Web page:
More and more attorneys are turning to certified public accountants to provide litigation support and fraud investigations. Sometimes called forensic accounting, it’s a hot and growing specialty that has CPAs providing financial expertise for legal cases that once was reserved for economics professors.
A few years ago, James A. Koerber of Hattiesburg decided he wanted to do more litigation support after attending a national litigation conference sponsored by the American Institute of CPAs in Tempe, Ariz. He realized how litigation services would complement the valuation services he was providing. He and his partner, Annette P. Herrin, made the decision to develop this support, including damage calculations for lost profits, personal injury and wrongful death, employment discrimination, breach of contract, business interruption claims and financial analysis for punitive damage purposes.
“I had received some calls from attorneys asking me about doing these things, so I came back from the conference and began to develop this support,” he says. “It took a while to fully develop it after I got certification through the Association of Certified Fraud Examiners.”
Herrin, who earned her accounting degree from the University of Southern Mississippi, also received this national certification.
Koerber says attorneys are learning to use CPAs for litigation, and other CPAs are often turning to accountants specializing and having certification in this service.
“Attorneys used to use economics professors to determine financial damages. They were good, but CPAs can provide more analysis,” he says. “Having a CPA to handle this type of work was new and different to many attorneys.”
After being hired on a few lost profits and personal injury cases and being successful, he says attorneys noticed their work and began contacting them. “From there, the litigation services aspect of our firm grew dramatically,” he said. “This service, along with business valuations, quickly became our full-time endeavors.”
Ralph Ross, senior tax partner with the Smith, Turner, Reeves CPA firm in Jackson, says most CPAs are qualified to provide litigation support but some are more of the mindset to do it than others.
“We provide services for attorneys when they have issues requiring verification of profits, damages and loss of property,” he says. “The court wants an expert to analyze financial documents. It involves going to court and preparing nice papers.”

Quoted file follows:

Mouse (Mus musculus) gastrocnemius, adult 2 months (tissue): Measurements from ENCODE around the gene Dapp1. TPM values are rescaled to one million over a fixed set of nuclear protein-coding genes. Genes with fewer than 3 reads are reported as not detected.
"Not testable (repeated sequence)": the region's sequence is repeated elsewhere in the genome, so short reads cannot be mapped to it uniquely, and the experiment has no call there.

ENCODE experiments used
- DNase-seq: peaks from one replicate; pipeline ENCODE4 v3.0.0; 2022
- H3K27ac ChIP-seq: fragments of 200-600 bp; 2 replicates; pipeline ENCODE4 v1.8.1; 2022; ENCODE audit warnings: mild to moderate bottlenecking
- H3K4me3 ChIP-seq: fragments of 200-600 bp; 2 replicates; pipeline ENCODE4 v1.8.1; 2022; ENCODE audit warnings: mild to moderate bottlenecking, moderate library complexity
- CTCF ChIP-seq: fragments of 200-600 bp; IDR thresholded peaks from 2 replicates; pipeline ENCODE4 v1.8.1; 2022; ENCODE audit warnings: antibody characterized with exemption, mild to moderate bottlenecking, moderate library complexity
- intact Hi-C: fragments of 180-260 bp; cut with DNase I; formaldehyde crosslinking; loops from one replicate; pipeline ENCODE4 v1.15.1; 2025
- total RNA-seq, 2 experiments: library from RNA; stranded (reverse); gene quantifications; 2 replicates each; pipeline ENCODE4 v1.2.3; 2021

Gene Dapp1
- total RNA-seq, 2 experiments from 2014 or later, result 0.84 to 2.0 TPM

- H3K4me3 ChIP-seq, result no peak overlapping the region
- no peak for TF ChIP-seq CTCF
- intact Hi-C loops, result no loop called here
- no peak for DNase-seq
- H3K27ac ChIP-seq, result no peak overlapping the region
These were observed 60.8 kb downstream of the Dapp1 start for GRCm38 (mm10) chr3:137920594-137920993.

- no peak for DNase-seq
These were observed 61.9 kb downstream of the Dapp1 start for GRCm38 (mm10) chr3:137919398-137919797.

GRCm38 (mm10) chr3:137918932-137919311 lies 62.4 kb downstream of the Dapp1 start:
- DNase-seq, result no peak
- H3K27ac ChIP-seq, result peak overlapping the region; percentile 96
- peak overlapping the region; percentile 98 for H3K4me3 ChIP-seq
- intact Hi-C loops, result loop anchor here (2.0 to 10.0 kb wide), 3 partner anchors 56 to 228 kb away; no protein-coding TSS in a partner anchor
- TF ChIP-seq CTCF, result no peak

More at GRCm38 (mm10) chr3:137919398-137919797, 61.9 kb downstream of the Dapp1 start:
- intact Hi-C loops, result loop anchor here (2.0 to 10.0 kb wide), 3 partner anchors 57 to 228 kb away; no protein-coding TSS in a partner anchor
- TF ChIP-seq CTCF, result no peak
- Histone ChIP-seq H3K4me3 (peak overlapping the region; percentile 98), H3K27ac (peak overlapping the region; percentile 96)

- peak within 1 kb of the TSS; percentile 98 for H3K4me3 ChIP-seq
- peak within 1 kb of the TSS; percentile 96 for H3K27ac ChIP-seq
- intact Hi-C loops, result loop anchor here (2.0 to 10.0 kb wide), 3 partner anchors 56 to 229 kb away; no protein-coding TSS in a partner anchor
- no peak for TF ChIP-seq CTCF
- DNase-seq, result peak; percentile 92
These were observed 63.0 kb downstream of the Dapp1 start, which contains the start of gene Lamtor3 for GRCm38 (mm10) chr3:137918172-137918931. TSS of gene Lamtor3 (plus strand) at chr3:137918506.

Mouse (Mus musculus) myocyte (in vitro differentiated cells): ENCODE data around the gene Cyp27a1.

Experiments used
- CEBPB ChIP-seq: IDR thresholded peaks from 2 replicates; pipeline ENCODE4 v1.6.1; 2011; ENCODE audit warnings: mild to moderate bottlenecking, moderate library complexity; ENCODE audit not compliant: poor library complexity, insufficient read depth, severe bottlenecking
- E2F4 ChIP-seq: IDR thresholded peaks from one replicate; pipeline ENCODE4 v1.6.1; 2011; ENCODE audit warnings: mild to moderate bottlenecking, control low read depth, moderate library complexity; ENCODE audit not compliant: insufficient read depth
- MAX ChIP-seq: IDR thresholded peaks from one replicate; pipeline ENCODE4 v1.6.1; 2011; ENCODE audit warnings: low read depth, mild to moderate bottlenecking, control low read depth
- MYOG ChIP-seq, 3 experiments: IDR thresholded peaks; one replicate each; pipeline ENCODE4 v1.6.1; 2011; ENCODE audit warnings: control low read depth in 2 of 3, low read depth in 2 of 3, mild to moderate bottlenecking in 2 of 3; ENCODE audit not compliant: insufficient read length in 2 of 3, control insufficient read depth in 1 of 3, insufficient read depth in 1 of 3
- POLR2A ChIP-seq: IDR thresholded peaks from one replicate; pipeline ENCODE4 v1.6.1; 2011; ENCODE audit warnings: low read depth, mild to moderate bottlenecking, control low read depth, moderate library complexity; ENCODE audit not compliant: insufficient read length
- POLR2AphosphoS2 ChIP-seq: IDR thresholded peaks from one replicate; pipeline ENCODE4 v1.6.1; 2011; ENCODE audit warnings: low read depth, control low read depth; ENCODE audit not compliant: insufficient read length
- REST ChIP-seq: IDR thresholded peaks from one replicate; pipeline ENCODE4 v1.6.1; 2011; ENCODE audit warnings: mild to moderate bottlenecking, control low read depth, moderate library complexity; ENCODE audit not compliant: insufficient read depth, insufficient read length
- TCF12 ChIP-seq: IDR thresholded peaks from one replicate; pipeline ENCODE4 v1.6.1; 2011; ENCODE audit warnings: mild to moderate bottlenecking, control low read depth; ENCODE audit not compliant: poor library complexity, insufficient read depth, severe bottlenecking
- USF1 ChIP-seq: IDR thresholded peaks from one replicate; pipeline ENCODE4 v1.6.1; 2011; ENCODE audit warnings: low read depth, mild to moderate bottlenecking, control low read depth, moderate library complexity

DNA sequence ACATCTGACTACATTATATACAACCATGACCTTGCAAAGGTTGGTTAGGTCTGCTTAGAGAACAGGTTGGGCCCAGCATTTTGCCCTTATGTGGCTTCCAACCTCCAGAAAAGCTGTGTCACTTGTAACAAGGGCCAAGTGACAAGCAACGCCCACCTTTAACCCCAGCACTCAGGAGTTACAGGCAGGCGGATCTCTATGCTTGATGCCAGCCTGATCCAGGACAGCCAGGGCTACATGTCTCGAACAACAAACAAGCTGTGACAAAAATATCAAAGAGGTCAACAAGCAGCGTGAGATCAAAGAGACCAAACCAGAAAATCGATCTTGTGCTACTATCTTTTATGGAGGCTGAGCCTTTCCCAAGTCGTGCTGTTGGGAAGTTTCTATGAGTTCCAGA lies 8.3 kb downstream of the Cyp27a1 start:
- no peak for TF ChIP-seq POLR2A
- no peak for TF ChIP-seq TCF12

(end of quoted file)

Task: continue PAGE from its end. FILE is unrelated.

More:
Litigation support is only approximately 10% of the firm’s practice among its 55 accountants.
Koerber and his partner, however, are drawn to providing this service. “I enjoy working with attorneys and helping clients,” he says. “It’s nice when we finish a case and get a note from someone thanking us, or lawyers call that were referred to us by lawyers we helped. It’s a sense of service to others.”
He feels some CPAs are testing the waters before getting involved permanently in litigation support while others are spinning off those services into a separate entity such as he and Herrin did.
“This area will become a larger percentage of accounting firm business going forward,” he adds. “There’s a demand for it, and part of it is the awareness of attorneys to hire CPAs.”
He points out that this service is among the top three services found to be increasing among CPA firms in a survey conducted by Accounting Today magazine.
These Mississippi CPA firms say it’s important that they determine there is no conflict with respect to any of the parties to the case before beginning an investigation.
“That’s the first thing we do is check to make sure there are no conflicts,” Koerber says.
It’s equally important to walk away from cases in which an attorney tries to get him to slant testimony.
“You’ve got to be true to your opinion, and you’ve got to be an advocate for the attorney,” Koerber says. “We’ve made a point of working with very good attorneys and it rarely happens.”
Although he does go to court to testify, nine out of 10 cases settle out of court, a statistic that’s consistent with national averages.
Contact MBJ contributing writer Lynn Lofton at firstname.lastname@example.org.
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